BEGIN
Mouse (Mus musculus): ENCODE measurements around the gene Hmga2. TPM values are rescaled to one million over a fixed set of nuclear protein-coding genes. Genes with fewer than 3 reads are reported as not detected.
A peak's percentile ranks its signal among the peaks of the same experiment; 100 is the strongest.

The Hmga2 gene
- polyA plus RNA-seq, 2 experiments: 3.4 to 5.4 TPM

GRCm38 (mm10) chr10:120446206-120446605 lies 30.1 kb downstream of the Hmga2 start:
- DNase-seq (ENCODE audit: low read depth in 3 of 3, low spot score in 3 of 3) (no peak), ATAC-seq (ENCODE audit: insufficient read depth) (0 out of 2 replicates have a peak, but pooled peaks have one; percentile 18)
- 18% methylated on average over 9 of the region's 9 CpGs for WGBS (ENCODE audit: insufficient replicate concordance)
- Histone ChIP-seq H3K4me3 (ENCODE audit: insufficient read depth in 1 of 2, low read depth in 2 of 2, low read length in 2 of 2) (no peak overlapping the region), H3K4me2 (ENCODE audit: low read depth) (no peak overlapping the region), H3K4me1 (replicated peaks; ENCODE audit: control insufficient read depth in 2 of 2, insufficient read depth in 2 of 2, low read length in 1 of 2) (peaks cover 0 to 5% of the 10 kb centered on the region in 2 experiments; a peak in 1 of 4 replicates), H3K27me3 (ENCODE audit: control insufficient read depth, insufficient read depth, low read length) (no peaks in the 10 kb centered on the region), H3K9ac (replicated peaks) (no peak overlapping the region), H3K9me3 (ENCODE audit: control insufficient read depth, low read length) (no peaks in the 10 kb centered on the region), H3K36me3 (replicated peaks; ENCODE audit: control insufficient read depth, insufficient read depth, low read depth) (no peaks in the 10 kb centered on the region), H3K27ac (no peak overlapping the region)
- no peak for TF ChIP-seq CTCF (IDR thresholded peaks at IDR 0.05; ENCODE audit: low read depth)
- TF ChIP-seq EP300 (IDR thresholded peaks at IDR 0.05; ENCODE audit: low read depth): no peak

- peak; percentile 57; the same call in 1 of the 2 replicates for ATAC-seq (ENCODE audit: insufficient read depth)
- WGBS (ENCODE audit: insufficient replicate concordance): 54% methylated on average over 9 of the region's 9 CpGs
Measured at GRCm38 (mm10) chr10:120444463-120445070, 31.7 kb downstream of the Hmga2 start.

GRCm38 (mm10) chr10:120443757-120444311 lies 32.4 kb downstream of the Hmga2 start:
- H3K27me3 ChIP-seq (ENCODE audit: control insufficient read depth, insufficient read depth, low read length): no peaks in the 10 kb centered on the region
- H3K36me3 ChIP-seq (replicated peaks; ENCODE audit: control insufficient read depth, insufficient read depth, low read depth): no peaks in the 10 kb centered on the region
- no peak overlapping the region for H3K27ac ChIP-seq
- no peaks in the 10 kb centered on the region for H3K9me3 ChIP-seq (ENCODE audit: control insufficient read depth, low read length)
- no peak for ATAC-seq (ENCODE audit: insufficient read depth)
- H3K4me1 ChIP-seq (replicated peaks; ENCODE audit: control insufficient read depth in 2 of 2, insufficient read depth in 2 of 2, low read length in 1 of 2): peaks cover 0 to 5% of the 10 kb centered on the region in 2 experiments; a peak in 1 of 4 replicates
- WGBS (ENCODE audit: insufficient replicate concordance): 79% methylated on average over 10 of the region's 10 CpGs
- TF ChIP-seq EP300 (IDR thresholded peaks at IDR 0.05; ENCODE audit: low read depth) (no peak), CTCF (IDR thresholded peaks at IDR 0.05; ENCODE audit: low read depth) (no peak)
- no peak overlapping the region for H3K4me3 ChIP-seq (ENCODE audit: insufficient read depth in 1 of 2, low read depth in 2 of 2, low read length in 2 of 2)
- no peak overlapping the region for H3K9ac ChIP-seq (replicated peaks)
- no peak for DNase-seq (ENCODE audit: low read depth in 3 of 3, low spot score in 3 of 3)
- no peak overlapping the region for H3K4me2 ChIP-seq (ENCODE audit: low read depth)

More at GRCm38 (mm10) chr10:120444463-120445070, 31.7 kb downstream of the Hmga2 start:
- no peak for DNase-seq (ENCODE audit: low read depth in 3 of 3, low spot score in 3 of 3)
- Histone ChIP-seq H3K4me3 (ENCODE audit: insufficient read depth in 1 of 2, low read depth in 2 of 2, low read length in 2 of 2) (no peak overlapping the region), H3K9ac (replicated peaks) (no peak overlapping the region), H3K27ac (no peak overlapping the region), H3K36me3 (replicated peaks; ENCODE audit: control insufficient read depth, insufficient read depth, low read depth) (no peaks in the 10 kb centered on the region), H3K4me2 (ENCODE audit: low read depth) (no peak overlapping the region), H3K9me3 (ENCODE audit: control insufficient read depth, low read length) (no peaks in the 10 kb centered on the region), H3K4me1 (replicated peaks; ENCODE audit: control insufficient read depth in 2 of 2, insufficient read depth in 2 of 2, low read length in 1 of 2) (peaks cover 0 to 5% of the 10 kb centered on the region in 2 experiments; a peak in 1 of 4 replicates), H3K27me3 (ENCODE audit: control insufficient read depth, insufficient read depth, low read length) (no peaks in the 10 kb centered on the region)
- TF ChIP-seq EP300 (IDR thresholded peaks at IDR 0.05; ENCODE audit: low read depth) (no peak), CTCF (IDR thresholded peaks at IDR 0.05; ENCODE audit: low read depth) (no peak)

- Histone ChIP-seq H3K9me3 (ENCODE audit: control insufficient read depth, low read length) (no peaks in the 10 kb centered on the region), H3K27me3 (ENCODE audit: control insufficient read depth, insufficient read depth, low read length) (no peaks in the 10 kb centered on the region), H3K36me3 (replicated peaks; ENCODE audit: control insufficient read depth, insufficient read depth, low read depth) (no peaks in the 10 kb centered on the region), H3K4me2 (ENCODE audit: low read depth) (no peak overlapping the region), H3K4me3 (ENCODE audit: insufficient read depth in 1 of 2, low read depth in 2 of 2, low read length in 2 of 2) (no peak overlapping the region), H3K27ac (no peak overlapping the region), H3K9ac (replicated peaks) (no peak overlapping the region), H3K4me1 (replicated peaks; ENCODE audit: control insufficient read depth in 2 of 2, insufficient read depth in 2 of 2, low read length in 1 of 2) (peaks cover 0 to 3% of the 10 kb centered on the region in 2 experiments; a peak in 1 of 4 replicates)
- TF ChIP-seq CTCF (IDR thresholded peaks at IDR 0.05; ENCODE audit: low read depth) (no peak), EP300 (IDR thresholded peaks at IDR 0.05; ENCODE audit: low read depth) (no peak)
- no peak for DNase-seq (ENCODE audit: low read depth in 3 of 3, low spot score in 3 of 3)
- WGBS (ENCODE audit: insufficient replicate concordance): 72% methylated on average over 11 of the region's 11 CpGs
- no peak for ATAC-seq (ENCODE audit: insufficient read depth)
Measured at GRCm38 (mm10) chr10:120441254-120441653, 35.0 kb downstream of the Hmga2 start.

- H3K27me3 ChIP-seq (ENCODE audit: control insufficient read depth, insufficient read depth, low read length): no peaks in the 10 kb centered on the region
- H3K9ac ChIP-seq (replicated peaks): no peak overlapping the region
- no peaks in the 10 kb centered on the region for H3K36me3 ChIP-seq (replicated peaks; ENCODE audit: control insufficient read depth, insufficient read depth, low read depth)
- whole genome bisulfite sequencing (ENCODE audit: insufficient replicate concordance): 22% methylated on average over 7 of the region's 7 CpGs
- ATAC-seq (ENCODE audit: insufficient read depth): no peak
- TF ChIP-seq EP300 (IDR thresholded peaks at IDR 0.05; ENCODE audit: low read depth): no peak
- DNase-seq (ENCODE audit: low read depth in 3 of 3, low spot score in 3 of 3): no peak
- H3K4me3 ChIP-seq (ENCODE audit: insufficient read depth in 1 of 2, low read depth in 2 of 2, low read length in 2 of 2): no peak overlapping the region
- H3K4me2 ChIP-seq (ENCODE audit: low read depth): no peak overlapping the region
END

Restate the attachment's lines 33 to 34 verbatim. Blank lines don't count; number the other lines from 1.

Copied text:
- no peak for DNase-seq (ENCODE audit: low read depth in 3 of 3, low spot score in 3 of 3)
- WGBS (ENCODE audit: insufficient replicate concordance): 72% methylated on average over 11 of the region's 11 CpGs